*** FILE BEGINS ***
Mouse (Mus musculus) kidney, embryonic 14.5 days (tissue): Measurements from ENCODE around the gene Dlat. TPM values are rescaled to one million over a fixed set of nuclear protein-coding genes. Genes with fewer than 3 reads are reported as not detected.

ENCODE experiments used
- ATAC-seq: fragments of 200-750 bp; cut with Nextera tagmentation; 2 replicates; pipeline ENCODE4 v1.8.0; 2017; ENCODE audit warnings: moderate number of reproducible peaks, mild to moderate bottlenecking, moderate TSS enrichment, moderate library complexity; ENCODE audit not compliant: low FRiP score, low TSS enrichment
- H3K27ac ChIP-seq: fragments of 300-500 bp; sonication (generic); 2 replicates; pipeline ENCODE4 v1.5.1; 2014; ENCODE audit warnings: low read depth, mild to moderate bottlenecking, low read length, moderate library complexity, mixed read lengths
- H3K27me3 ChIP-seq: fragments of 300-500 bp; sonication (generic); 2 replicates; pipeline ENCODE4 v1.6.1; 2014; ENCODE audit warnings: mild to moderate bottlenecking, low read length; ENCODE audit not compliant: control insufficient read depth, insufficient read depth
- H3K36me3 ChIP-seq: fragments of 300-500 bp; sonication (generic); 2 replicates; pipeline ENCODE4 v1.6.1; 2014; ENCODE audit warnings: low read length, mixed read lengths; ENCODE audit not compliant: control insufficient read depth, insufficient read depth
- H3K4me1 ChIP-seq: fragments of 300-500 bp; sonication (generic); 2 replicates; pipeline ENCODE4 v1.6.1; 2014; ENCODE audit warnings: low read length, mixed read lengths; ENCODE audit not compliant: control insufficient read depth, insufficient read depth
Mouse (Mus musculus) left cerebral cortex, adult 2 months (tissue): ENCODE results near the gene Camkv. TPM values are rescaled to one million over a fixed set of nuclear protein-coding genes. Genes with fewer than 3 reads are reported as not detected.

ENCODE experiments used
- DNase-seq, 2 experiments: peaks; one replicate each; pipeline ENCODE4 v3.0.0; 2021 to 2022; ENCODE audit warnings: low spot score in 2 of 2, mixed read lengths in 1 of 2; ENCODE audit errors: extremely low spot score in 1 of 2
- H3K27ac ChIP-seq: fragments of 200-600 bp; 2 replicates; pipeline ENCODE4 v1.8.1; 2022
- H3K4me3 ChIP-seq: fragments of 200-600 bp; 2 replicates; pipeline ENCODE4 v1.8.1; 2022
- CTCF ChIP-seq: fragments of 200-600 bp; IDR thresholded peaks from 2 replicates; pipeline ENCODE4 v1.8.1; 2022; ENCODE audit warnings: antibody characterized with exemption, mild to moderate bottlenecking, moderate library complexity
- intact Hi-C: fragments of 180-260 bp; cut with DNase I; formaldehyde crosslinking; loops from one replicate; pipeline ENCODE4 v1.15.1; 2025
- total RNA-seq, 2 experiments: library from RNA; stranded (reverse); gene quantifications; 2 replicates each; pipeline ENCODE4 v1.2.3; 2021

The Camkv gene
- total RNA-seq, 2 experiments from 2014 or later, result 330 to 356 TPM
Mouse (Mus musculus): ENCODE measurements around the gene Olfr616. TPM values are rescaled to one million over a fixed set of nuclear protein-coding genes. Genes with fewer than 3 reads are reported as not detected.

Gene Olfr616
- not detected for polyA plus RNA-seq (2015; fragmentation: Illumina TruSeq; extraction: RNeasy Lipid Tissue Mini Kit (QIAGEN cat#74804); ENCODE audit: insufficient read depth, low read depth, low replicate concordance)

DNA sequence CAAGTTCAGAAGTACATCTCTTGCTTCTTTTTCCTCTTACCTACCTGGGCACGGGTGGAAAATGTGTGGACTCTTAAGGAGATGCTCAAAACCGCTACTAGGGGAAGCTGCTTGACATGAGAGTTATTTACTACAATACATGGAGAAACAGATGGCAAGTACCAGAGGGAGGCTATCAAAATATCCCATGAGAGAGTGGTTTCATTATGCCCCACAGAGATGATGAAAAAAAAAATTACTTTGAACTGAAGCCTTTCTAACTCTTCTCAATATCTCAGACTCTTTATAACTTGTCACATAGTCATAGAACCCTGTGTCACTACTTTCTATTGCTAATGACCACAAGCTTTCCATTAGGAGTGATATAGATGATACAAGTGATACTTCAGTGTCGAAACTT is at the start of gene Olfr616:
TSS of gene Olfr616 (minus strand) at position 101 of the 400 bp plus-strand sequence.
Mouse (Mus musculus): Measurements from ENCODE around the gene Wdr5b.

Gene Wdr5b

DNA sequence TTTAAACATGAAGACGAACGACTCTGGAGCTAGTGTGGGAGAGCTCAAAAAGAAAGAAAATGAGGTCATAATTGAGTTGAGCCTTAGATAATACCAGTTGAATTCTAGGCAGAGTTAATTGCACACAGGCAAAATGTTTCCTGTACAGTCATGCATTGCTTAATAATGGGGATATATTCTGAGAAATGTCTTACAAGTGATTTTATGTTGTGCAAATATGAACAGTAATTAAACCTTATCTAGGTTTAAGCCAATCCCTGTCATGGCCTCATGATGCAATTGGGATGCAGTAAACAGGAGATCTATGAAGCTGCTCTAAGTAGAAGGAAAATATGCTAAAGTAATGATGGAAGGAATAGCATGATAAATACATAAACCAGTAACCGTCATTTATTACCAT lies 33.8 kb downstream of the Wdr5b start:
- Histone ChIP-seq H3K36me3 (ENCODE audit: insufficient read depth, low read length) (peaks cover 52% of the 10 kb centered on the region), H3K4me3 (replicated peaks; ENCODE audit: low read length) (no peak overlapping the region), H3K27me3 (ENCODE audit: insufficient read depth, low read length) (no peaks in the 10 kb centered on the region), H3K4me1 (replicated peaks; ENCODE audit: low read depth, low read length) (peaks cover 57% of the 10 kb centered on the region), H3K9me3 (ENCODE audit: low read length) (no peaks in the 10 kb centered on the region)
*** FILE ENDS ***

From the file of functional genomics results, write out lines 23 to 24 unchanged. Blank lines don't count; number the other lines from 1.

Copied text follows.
Mouse (Mus musculus): Measurements from ENCODE around the gene Wdr5b.

Gene Wdr5b